The addition of Mr. Charap to the roster of the Post's Russia watchers is a welcomed sign.  Sure, as a bona fide Post's columnist, he must include a "KGB" soundbite in the very first paragraph of his article (if even in the context of "the KGB's domestic successor", the FSB).  Sure, following the Post's trade-mark paternalistic tradition toward Russia, he must be convinced that it's the United States' obligation to "…lead Russia toward a more open political system."  (Otherwise, what would these stupid Russians do?)  And yet, Charaps' belief that "Russia's political transformation is still unfolding" and that "politics, however warped, still exists in Russia, and that civil society, however marginalized, still plays a role in public life" is a refreshing break from the ignorant vulgarity of Hiatt & Co.

As I mentioned in my previous report, a June 26 editorial criticized the installation of Josef Stalin's bronze bust at the National D-Day Memorial in Bedford, VA.  Then on July 16, Michael Gerson published a column on exactly the same topic.  Did he read the June editorial?  Could it be that he himself wrote it and then forgot?  Anyway, as I noted on quite a few occasions already, the logic of the Post's coverage of Russia evades me.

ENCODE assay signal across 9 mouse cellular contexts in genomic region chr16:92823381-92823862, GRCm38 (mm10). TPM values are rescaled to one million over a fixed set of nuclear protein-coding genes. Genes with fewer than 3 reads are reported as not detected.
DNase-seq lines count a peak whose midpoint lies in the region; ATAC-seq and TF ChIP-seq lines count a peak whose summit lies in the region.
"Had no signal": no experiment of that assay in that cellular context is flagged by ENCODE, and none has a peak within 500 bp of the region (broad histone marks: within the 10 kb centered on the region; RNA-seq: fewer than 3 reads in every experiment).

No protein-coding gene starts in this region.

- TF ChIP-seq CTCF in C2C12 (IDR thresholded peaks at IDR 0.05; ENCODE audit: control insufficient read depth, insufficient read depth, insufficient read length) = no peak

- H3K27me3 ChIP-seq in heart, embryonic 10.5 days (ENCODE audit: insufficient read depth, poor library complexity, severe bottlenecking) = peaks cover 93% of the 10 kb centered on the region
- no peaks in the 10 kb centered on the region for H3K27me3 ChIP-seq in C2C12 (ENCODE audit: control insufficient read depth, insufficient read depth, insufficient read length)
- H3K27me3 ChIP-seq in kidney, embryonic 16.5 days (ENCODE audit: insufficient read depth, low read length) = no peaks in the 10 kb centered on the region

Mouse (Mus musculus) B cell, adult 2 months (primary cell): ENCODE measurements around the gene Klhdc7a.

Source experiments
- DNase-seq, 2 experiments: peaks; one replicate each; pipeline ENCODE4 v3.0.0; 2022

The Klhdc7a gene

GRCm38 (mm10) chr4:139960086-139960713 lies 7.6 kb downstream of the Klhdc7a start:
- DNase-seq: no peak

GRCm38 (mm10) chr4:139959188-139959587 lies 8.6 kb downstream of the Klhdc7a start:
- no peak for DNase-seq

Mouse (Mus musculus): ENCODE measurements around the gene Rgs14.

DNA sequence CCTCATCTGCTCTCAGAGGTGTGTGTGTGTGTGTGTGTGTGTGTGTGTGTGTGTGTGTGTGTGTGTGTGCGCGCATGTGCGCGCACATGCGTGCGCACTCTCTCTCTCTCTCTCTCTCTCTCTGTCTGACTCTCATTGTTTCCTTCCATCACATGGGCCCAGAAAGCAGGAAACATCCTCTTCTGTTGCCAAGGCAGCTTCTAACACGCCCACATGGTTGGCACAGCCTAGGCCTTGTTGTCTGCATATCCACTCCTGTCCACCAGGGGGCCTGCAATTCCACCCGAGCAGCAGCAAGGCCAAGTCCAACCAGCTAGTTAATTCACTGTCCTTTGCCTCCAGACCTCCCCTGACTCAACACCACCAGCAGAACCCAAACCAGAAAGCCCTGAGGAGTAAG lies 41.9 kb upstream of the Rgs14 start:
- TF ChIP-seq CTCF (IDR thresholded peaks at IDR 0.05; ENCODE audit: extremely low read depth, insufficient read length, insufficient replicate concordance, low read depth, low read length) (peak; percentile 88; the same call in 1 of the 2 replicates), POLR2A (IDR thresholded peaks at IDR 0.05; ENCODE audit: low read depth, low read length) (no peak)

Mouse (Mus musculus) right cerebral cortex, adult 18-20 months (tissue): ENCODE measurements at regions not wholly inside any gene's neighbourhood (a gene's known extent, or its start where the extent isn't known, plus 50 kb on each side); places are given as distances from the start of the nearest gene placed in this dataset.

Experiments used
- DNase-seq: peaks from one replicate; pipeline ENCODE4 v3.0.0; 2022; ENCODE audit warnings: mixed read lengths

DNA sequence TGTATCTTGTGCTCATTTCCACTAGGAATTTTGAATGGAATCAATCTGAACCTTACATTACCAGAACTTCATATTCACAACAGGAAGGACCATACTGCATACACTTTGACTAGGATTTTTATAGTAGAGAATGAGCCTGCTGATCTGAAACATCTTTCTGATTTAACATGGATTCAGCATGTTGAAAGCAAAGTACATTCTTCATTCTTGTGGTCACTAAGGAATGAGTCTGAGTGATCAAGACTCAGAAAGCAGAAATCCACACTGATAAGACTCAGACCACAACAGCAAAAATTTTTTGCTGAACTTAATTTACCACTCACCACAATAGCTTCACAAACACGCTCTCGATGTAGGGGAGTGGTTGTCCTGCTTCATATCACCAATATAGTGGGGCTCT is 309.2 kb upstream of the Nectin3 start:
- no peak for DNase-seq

Finally, we've witnessed a lively discussion on the New Start Treaty.  It was initiated by Mitt Romney, former governor of Massachusetts and a leading Republican presidential candidate for 2012.  On July 6, Romney called the treaty President Obama's "worst foreign policy mistake yet."  To tell the truth, in his criticism, Romney wasn't too original as he pointed to the same two alleged shortcomings of the treaty as all its opponents love to refer to: that the treaty "impedes missile defense" and that it forbids ("explicitly forbids", in Romney's words) the United States from converting intercontinental ballistic missile (ICBM) silos into missile defense sites.

The very next day, Romney was rebuffed (refudiated as his pal and rival Sarah Palin would have put it) by John Kerry, the Chairman of the Senate Foreign Relations Committee.  I suspect there is not much love between the two.  Otherwise, it's hard to explain the unusually harsh tone of the usually measured Kerry.  Having addressed Romney's two critical points, Kerry concluded:

"I have nothing against Massachusetts politicians running for president  (You bet, given Kerry's biography).  But the world's most important elected office carries responsibilities, including the duty to check your facts even if you're in a footrace to the right against Sarah Palin. More than that, you need to understand that when it comes to nuclear danger, the nation's security is more important than scoring cheap political points."

The same day, the Post published an op-ed by Steven Pifer and Strobe Talbott, who provided an even more detailed point-by-point criticism of Romney's arguments.  The fact that polite and diplomatic Pifer and Talbott didn't go further than calling Romney's assertions "groundless and misleading" was the only positive thing that the former governor could have drawn from their article. 

Another piece of support of the New Start came from a somewhat unexpected source: in an op-ed by Robert Kagan.  Kagan argues that the Treaty is too modest, perhaps, even too inconsequential "to merit partisan bickering."  Admitting that while "[t]he treaty has its problems…[the] New Start is not so badly flawed as to warrant rejection."